Thursday, February 14, 2013

Rubio's desperate play on immigration reform

Give him some credit - Sen. Rubio is trying desperately to balance the impossible tension between the need for Republicans to appease Latino voters and the rabid nativist base of his party. But the truth is that his game-playing in an attempt to do that is totally transparent.

Rubio knows that kiss of death on immigration reform for his base is the "path to citizenship" for the 11-12 million undocumented people currently in this country - what they refer to as "amnesty." He also knows that Latino voters committed to immigration reform won't accept a plan unless it includes a path to citizenship.

In the Senate bi-partisan plan that Rubio signed off on - he's already caved on that one.

So he's trying a bait and switch. What Rubio also knows is that what the base of his party wants more than anything is a knock-down battle with President Obama. With a cave on the big one already done, he wants to distract them with another one. Thus...the "triggers" on border security. Here's a statement Rubio released after Homeland Security Secretary Napolitano's testimony yesterday on immigration reform.
If we are going to pass bipartisan immigration reform this year, the Administration must accept the principle that security triggers must be met before anyone who is currently undocumented is allowed to apply for a green card. This is a principle agreed to by the bipartisan group of senators I am working with and it is something that must be included in any legislative proposal if it is to be successful. Secretary Napolitano’s refusal to accept this bipartisan principle at today’s Senate hearing is discouraging for those of us who are serious about permanently fixing America’s immigration system. By continuing to oppose a key security principle with bipartisan backing, Secretary Napolitano and this Administration appear to be laying the groundwork to scuttle the bipartisan effort in the Senate.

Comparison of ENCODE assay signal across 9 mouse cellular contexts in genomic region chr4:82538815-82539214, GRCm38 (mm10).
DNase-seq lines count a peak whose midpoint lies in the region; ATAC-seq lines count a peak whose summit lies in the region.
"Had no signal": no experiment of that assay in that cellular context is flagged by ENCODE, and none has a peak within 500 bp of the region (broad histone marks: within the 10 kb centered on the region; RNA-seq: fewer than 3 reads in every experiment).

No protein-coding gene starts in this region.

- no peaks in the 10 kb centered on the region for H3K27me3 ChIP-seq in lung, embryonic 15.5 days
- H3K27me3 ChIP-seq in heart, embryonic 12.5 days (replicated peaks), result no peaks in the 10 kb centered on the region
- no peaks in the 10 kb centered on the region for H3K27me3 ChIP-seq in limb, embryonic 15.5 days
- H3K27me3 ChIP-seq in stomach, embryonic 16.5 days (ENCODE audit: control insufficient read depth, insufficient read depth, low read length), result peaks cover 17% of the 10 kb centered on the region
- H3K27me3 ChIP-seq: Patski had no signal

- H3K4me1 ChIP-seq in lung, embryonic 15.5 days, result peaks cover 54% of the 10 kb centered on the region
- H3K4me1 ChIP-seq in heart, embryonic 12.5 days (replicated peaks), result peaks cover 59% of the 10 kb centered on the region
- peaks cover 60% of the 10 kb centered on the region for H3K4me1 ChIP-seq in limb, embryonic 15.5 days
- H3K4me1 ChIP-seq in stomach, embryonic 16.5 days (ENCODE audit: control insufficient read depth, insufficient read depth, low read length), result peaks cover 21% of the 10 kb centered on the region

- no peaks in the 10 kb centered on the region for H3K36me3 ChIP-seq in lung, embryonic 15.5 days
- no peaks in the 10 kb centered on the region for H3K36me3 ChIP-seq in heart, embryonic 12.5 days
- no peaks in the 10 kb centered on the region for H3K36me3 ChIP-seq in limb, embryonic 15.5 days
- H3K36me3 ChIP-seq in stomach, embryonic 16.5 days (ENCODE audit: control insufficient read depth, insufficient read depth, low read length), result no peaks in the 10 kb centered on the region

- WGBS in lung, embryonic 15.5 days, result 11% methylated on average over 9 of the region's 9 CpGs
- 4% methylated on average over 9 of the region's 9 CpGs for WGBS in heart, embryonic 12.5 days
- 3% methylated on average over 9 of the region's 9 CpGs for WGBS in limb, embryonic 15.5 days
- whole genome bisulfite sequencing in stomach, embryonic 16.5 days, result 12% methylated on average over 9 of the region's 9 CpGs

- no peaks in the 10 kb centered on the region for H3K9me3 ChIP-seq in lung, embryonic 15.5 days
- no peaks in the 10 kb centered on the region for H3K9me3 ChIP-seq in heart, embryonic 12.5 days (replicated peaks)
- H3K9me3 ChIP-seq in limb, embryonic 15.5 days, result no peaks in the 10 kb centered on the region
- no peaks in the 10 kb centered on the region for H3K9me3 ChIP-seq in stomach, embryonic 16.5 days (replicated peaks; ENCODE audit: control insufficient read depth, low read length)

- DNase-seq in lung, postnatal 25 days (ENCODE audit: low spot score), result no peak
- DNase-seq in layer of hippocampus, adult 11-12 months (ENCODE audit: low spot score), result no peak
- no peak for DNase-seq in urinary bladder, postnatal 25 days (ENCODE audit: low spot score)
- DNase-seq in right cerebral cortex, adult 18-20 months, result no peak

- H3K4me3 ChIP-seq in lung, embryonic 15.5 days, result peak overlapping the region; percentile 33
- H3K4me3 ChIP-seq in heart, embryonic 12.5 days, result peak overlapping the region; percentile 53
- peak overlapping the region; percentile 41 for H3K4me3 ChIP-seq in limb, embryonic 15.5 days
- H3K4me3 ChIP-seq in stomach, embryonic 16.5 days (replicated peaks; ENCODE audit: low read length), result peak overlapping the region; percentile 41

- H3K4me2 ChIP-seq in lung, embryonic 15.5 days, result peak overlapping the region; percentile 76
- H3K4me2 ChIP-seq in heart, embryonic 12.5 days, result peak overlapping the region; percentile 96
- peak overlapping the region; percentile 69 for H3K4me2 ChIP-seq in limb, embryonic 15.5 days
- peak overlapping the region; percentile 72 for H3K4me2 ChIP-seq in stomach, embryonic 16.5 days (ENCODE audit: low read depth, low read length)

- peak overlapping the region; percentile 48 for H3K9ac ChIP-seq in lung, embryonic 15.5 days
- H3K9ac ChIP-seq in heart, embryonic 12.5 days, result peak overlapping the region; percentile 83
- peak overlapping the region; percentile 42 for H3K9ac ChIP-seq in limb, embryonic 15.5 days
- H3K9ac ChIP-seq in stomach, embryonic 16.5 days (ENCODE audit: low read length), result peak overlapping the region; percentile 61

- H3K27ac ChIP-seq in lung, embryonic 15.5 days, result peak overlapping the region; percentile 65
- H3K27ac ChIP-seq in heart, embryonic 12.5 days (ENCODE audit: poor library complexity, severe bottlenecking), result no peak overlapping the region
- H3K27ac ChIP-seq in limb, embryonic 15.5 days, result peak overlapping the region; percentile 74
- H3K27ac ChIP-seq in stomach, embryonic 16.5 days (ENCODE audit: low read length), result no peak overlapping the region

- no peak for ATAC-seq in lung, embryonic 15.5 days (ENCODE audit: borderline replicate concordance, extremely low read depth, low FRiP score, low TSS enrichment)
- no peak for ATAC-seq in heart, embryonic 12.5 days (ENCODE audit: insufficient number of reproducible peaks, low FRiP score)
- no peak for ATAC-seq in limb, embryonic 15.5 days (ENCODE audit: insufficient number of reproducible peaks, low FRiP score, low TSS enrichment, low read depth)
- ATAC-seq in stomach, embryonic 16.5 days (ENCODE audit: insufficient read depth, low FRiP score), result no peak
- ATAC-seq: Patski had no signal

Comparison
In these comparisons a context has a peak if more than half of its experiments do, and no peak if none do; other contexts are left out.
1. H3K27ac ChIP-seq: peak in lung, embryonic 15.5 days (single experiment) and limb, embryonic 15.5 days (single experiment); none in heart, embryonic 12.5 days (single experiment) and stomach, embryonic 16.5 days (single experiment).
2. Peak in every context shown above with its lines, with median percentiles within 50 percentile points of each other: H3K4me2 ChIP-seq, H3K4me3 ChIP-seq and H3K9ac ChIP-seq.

The only trouble is, Napolitano didn't refuse to accept the security triggers.
Napolitano told Senators that she thought new border security measures were less important than legalizing undocumented immigrants and cracking down on employers who hire undocumented workers and expressed some concern a trigger could get in the way of implementing other reforms. She did not explicitly rule out the idea of a trigger or increased border security, however.
And as we all know, President Obama has embraced the Senate bi-partisan plan.
"The good news is that -- for the first time in many years -- Republicans and Democrats seem ready to tackle this problem together," Obama said in his speech in Las Vegas, according to prepared excerpts.

"And yesterday, a bipartisan group of senators announced their principles for comprehensive immigration reform, which are very much in line with the principles I've proposed and campaigned on for the last few years," the president also said. "At this moment, it looks like there's a genuine desire to get this done soon. And that's very encouraging."
What will happen is that the "triggers" will be negotiated in a pragmatic way that not many people will really pay attention to. President Obama and Democrats will agree to them amidst howls from the emos about another cave. Rubio will claim a victory in his pretend big battle with President Obama. And immigration reform - including a path to citizenship - will pass the Senate and move on to the House.

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